Pursuing his work with and on photography, Sebastian Riemer questions the authenticity of the image, presenting two new series where the search for beauty meets a very precise technical approach.
While most photography today is experienced handheld on our phones or laptops, Sebastian Riemer work takes the viewer to a point where a photograph can be re-experienced as as picture of both aesthetic and meaningful impact.
Especially while he is working on found images and already existing pictorial content which he shifts into new reproduction techniques and formats, Sebastian Riemer's work makes one think of the properties and meanings of the medium photography. Although the images from various sources - ranging from 19th Century Daguerreotypes to post war 20th century press photos - may reflect on times and persons of the past, they still evoke urgent questions of our understanding of contemporary imagery.
Das Originale unserer Zeit (The authentic of our time) is a slogan of a German tableware producer and was used during the early nineties to fulfill the desires of the customers for contemporary goods in a postmodern time. By taking a photograph of this slogan at one of the flagshipstores of this brand shortly before it was demolished, Riemer creates a work which delivers an almost emblematic title for his second solo show at Galerie Dix9.
Sebastian Riemer's photographic work challenges the viewer to re-examine his idea of photography as being an envelope for content but also its tradition and function. Not only by his highly precise technical and theoretical approach but also by choosing his subjects with the care of a surgeon, Riemer's works are switching in the perception between being messenger and message.
The dance (text by C
"With a withdrawn, solemn, almost august expression on her face, she begins the lascivious dance which is to rouse the aged Herod's dormant senses." *
Sebastian Riemer resorts to the conglomerate of existant images that constitute our cultural history. In his exhibition at Galerie Dix9, black-and-white press photos of dancers correspond with photographs of dilapidated temple buildings.
In art historical terms, the depiction of the dance is certainly one of temptation. Its archetypal personification is the figure of Salome, aspiring the head of John the Baptist which she successfully claims by seducing King Herod and impairing his senses with her mesmerizing dance. Particularly in the context of temple representations,the ritual act of dance has thematically come to represent divine appeasement, as this beguiling process?the enactment or performance of movement always promises a potential for temptation and manipulation.
Sebastian Riemer consciously makes use of this connotative aspect of dance, transferring it to the functional semantics of photography. With its absolute claim for authenticity, photography captivates its viewers, contributing to the creation of our reality without being exposed as a possible liar. This strategy is particularly apparent in colonialist photographs insofar as exoticism may be seen as the product of nineteenth-century staged photography, which, supposedly objective in its depiction, created "the savage stranger" in the first place.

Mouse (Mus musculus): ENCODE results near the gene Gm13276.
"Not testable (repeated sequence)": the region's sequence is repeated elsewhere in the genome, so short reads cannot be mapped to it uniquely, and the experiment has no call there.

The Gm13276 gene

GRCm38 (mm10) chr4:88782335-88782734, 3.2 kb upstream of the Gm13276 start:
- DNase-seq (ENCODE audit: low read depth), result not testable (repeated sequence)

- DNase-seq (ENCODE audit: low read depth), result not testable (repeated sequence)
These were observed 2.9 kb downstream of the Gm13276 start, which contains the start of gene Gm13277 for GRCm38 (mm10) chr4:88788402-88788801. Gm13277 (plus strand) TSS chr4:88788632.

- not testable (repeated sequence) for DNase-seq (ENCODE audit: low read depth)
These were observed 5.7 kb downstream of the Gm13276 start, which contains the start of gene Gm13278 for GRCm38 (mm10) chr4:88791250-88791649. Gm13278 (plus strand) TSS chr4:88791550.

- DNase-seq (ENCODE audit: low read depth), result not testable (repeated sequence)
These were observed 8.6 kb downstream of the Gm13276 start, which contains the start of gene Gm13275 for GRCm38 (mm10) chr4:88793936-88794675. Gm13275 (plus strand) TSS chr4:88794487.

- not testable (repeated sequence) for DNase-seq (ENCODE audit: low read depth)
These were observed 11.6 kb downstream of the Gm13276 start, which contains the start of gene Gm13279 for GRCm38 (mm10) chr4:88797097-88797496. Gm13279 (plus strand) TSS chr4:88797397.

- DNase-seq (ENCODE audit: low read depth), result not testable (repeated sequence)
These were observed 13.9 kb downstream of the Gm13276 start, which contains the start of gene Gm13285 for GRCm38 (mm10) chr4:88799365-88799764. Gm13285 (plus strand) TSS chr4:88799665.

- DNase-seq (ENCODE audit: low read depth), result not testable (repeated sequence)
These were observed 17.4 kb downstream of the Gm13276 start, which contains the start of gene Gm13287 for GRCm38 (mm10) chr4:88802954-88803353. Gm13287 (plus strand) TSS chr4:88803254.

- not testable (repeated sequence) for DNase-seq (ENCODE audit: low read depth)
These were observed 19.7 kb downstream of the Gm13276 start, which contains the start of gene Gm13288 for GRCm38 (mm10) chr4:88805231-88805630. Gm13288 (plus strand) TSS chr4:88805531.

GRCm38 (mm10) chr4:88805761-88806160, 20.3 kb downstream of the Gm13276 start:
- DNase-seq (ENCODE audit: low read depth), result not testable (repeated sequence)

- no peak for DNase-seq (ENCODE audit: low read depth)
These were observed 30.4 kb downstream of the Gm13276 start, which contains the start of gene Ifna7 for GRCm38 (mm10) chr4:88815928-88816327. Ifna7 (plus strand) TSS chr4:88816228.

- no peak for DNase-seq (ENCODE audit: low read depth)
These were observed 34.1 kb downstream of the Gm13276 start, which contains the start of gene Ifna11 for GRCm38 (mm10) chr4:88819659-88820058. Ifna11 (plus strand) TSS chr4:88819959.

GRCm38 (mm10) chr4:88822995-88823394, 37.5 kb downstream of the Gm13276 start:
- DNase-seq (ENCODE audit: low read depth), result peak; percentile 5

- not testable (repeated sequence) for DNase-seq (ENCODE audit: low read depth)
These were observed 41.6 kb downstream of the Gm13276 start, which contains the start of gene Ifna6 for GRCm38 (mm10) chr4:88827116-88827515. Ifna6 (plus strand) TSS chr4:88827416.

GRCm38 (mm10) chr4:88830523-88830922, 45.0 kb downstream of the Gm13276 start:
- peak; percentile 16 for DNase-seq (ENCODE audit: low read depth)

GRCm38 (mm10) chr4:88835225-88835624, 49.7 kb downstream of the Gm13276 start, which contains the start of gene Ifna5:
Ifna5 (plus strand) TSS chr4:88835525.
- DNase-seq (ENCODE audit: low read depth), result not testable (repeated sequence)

The static dance poses in Riemer's press photos resemble fragments of a movement. The frozen gesture becomes the relict of a dynamic architecture yet to be assembled. Indeed, photography's manipulative potential is revealed on the basis of this fragment as the great seductress of the present age.
* Huysmans, Joris-Karl: Against Nature, trans. Robert Baldick, London, 2003
Katherina Klang, art historian
Analysis by Gerard Goodrow*
"With his appropriations of retouched vintage photographs, the conceptually based photo artist calls into question the traditional and on many levels still relevant role of photography as a bearer and transmitter of objective truth.
The analogue retouching of vintage photographic documents for press, advertising and propaganda purposes from today's standpoint almost primitive becomes downright grotesque through the enlargement of the images to life-size. The manual retouching of especially press photos raises questions of authenticity and the "honesty" of the photographic media.
At the same time, by appropriating vintage photographs, Riemer also questions the role of the photographer in the age of post-modern, digital reproduction. In his most recent series of Polaroid images of vintage Daguerreotypes from the mid-19th century, Riemer breathes new life into two groundbreaking photographic techniques, both of which have fallen into oblivion. Downloaded from the Internet, these images thus make reference to the debt owed by artists of the digital age to the rich tradition of analogue photography, which in turn is deeply indebted to the medium of painting.
As a result, the boundaries between photography and painting two theoretically mutually distinct media, which nevertheless clearly thrive on each other become blurred and even defunct."
*Art critic and curator